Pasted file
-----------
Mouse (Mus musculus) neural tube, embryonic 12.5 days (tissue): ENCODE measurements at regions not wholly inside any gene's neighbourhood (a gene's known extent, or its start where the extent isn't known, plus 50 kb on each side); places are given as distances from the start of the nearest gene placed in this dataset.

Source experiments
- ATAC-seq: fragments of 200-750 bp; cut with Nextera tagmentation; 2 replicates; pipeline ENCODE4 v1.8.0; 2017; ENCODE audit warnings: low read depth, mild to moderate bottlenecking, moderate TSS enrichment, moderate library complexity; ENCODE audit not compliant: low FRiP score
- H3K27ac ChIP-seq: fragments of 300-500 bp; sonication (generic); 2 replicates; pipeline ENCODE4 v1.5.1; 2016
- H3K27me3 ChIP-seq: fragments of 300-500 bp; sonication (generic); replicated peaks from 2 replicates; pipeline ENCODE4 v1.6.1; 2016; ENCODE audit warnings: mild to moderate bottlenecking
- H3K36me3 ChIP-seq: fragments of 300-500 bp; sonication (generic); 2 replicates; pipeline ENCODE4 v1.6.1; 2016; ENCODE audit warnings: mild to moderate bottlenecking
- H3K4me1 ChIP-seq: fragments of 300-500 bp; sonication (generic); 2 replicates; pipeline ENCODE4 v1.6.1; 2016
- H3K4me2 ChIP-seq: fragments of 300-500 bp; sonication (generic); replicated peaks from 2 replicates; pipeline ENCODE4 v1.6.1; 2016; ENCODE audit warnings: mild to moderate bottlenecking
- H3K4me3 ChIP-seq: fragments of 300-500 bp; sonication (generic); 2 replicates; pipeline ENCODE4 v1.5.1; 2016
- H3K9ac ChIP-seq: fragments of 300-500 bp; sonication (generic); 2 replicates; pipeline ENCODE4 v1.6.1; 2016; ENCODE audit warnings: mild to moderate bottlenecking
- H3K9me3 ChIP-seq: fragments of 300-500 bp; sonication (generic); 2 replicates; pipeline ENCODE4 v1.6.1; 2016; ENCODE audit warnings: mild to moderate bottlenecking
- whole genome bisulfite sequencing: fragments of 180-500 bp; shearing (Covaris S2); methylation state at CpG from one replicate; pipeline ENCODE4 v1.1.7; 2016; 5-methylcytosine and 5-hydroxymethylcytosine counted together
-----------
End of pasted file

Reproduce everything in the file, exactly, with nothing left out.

Mouse (Mus musculus) neural tube, embryonic 12.5 days (tissue): ENCODE measurements at regions not wholly inside any gene's neighbourhood (a gene's known extent, or its start where the extent isn't known, plus 50 kb on each side); places are given as distances from the start of the nearest gene placed in this dataset.

Source experiments
- ATAC-seq: fragments of 200-750 bp; cut with Nextera tagmentation; 2 replicates; pipeline ENCODE4 v1.8.0; 2017; ENCODE audit warnings: low read depth, mild to moderate bottlenecking, moderate TSS enrichment, moderate library complexity; ENCODE audit not compliant: low FRiP score
- H3K27ac ChIP-seq: fragments of 300-500 bp; sonication (generic); 2 replicates; pipeline ENCODE4 v1.5.1; 2016
- H3K27me3 ChIP-seq: fragments of 300-500 bp; sonication (generic); replicated peaks from 2 replicates; pipeline ENCODE4 v1.6.1; 2016; ENCODE audit warnings: mild to moderate bottlenecking
- H3K36me3 ChIP-seq: fragments of 300-500 bp; sonication (generic); 2 replicates; pipeline ENCODE4 v1.6.1; 2016; ENCODE audit warnings: mild to moderate bottlenecking
- H3K4me1 ChIP-seq: fragments of 300-500 bp; sonication (generic); 2 replicates; pipeline ENCODE4 v1.6.1; 2016
- H3K4me2 ChIP-seq: fragments of 300-500 bp; sonication (generic); replicated peaks from 2 replicates; pipeline ENCODE4 v1.6.1; 2016; ENCODE audit warnings: mild to moderate bottlenecking
- H3K4me3 ChIP-seq: fragments of 300-500 bp; sonication (generic); 2 replicates; pipeline ENCODE4 v1.5.1; 2016
- H3K9ac ChIP-seq: fragments of 300-500 bp; sonication (generic); 2 replicates; pipeline ENCODE4 v1.6.1; 2016; ENCODE audit warnings: mild to moderate bottlenecking
- H3K9me3 ChIP-seq: fragments of 300-500 bp; sonication (generic); 2 replicates; pipeline ENCODE4 v1.6.1; 2016; ENCODE audit warnings: mild to moderate bottlenecking
- whole genome bisulfite sequencing: fragments of 180-500 bp; shearing (Covaris S2); methylation state at CpG from one replicate; pipeline ENCODE4 v1.1.7; 2016; 5-methylcytosine and 5-hydroxymethylcytosine counted together